Pro-Life Activists Make Third Appearance before U.S. Supreme Court

When the Supreme Court ruled in 2003 that pro-life activists could not be treated as extortionists – after various twists and turns through 17 years of litigation – many believed that the case was over.

However, following an appeal to a lower court in 2004, federal judges decided that several of the more than 100 acts of violence or threats of violence that the protesters had engaged in had not been addressed by the Supreme Court’s decision. That will be one of the main issues being contended as the case goes back to the high court on Wednesday.

Two cases – Scheidler v. National Organization for Women (NOW) and Operation Rescue v. NOW – will be heard jointly on Nov. 30. One of the primary litigants believes the case has gone on too long, having been heard since 1986, and has already been decided.

“Now, it is time to finally bring an end to this marathon litigation,” said Jay Sekulow, chief counsel for the American Center for Law and Justice, who is representing one of the defendants in the case.

“We're hopeful that the high court will conclude that it meant what it said a couple of years ago when it decided this case," he added.

Two previous hearings, in 1994 and 2003 by the Supreme Court reached divergent conclusions. In 1994, the Supreme Court ruled that the abortion protesters could be tried under laws meant for organized crime.

The events of the cases took place before congress passed Freedom of Access to Clinic Entrances Act in 1994, which prohibits using any force, threat of force or "physical obstruction" to prevent anyone from entering "reproductive health services" clinics.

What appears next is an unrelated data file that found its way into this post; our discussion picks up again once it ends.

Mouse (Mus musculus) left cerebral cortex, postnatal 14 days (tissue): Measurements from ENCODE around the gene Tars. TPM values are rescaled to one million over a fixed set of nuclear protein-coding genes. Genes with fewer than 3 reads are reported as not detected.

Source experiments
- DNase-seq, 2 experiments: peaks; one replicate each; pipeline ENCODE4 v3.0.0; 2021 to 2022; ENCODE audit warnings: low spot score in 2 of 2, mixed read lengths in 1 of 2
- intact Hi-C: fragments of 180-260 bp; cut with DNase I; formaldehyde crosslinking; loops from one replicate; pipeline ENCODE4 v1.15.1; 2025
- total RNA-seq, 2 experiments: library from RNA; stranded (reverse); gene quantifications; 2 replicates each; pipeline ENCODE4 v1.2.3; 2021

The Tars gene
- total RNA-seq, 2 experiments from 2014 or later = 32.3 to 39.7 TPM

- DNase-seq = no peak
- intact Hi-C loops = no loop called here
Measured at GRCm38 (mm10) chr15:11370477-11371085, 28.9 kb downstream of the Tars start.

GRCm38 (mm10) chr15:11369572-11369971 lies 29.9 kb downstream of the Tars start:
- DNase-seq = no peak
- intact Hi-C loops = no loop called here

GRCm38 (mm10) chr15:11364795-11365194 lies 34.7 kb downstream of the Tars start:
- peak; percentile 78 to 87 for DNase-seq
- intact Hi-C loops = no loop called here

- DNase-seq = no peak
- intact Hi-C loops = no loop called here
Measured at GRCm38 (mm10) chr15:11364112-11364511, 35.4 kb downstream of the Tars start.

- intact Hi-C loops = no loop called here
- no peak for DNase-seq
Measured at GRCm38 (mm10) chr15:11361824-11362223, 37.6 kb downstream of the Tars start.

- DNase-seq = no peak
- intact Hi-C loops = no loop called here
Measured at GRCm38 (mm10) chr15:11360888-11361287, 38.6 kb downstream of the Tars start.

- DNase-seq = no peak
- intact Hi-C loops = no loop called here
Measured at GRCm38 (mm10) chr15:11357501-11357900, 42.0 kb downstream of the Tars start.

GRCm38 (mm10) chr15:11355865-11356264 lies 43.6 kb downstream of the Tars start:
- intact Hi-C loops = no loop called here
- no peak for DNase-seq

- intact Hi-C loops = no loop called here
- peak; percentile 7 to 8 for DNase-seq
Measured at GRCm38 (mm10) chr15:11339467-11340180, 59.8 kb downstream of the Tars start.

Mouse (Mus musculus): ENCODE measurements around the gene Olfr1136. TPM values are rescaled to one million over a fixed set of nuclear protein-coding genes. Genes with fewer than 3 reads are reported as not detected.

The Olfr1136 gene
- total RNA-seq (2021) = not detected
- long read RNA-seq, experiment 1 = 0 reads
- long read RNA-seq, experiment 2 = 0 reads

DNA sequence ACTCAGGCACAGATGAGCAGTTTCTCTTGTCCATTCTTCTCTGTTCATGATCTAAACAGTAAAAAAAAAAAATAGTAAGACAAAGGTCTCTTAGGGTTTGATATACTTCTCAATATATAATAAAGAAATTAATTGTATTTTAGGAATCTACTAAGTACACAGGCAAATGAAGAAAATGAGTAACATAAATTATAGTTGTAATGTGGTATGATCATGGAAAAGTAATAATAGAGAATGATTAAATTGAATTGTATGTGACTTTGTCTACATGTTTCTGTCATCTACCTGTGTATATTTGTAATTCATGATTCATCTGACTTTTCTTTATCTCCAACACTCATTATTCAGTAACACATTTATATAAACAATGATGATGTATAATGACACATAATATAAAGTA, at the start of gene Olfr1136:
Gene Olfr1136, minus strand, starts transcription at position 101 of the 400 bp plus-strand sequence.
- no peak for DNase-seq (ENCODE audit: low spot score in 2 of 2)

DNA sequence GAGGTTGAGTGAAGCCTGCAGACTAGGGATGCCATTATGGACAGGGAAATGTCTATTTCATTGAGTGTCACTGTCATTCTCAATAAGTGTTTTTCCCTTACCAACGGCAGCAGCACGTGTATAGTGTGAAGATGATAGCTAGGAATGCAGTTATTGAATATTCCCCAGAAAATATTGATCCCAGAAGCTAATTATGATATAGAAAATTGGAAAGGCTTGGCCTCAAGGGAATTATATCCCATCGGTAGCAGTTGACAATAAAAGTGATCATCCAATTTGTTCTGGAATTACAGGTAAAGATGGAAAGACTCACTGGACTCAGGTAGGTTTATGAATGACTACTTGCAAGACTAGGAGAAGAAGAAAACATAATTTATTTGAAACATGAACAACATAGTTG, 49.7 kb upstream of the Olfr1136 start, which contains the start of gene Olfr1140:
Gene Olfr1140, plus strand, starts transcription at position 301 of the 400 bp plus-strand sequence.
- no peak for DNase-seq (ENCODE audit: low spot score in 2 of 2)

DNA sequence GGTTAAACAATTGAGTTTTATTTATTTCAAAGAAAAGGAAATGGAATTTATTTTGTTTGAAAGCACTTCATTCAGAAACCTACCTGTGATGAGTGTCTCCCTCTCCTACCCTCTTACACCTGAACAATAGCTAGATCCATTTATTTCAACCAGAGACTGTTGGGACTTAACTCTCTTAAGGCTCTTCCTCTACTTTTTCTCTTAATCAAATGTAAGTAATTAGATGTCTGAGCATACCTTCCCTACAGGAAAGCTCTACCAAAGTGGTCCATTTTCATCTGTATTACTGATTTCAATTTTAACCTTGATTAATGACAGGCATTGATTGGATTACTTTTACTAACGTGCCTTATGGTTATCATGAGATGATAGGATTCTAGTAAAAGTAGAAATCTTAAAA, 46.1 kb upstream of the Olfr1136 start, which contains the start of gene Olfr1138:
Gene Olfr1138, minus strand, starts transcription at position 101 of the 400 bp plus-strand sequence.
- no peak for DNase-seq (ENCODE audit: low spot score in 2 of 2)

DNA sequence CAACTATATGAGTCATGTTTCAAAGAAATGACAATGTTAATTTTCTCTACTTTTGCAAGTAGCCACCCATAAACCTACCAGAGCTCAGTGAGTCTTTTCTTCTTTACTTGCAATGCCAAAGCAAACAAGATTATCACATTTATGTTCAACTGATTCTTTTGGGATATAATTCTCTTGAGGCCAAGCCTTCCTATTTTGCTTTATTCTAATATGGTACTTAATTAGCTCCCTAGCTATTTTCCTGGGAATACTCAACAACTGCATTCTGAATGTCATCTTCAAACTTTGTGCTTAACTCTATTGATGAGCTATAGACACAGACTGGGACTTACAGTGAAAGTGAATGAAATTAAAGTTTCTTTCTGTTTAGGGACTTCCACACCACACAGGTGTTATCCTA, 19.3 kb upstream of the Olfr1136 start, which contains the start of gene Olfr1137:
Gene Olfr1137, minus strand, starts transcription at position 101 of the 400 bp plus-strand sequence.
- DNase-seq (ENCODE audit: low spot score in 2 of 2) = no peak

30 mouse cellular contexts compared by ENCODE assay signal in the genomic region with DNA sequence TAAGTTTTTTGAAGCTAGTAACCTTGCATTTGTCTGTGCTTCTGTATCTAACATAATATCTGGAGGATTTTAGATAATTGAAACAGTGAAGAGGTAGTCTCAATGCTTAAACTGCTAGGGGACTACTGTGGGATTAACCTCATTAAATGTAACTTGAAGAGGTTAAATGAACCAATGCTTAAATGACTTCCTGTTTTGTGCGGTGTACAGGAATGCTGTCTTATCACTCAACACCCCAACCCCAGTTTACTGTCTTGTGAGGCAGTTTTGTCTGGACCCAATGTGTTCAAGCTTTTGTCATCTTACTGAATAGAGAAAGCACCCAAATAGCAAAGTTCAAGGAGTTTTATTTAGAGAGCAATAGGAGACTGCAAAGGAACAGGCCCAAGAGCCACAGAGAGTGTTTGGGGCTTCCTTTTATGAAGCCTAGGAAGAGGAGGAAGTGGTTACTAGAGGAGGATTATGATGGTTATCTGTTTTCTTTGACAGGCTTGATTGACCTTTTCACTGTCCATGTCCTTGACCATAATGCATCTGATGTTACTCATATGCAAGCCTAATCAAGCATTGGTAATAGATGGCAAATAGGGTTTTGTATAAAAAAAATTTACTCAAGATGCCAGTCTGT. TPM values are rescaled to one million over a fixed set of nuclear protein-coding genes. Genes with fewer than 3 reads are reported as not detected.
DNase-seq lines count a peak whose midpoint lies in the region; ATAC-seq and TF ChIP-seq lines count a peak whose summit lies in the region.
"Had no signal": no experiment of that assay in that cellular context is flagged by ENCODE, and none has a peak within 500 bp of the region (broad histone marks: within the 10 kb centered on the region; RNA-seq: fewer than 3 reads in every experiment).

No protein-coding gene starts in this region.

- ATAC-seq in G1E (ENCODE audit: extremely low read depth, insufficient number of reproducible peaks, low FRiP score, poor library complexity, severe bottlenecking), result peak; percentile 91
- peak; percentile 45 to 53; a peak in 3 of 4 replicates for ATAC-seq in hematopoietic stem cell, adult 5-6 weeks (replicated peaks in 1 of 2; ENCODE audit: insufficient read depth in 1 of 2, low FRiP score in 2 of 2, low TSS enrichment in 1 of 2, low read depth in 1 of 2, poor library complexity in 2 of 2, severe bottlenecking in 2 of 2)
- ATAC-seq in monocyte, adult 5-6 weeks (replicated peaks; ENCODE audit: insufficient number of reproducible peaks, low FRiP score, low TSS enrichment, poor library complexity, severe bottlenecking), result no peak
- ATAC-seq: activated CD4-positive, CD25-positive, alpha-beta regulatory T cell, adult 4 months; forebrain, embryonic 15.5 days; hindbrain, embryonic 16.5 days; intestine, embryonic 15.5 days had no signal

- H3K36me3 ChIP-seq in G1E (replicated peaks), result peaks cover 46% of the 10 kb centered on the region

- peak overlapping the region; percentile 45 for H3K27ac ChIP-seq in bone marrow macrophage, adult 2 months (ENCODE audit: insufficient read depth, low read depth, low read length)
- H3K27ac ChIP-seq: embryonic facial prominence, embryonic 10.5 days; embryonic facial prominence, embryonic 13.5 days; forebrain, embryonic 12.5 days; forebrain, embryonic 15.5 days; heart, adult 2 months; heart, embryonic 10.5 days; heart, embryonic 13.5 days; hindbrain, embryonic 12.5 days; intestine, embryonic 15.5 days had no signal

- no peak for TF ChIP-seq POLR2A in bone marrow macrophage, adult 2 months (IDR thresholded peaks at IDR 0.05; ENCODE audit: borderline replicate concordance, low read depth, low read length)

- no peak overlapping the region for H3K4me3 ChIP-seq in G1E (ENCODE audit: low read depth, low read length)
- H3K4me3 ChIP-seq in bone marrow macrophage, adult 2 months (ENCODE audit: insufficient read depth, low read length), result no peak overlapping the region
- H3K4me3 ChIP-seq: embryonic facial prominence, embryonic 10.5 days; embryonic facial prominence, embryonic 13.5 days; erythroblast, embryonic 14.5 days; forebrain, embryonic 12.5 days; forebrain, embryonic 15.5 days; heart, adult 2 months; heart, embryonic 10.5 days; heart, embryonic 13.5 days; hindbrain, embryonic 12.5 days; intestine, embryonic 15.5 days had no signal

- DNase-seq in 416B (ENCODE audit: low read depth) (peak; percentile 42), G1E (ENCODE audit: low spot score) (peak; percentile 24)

In 1986, lawsuits were filed against pro-life protesters under RICO, or the Racketeer Influenced and Corrupt Organizations Act. In 1994 the Supreme Court said that the RICO laws could be used against the protesters. But the Court reversed itself in 2003 stating that because the protesters had not taken the property of the abortion clinics, the acts could not be considered extortion.

"It is undisputed that petitioners interfered with, disrupted, and in some instances completely deprived respondents of their ability to exercise their property rights," wrote late Chief Justice William Rehnquist in the court’s 2003 majority opinion that said the RICO laws did not apply. "But even when their acts of interference and disruption achieved their ultimate goal of shutting down an abortion clinic, such acts did not constitute extortion."

NOW, however, says that four of 121 acts or threats of violence were not addressed in the 2003 injunction that the Court lifted from Pro-Life Action Network (PLAN).

NOW petitioned the Supreme Court to determine if the four remaining acts can fall under the Hobbs Act, which prohibits robbery, extortion, and violence and threats of violence that are part of a plan to obstruct interstate commerce. NOW argues that they should, while those defending the pro-life activists say that none of the actions fall under Hobbs Act.

NOW seeks relief for its clients, two abortion clinics, in the form of an injunction against PLAN. Opponents will argue that injunctions are not available to private parties under the RICO laws.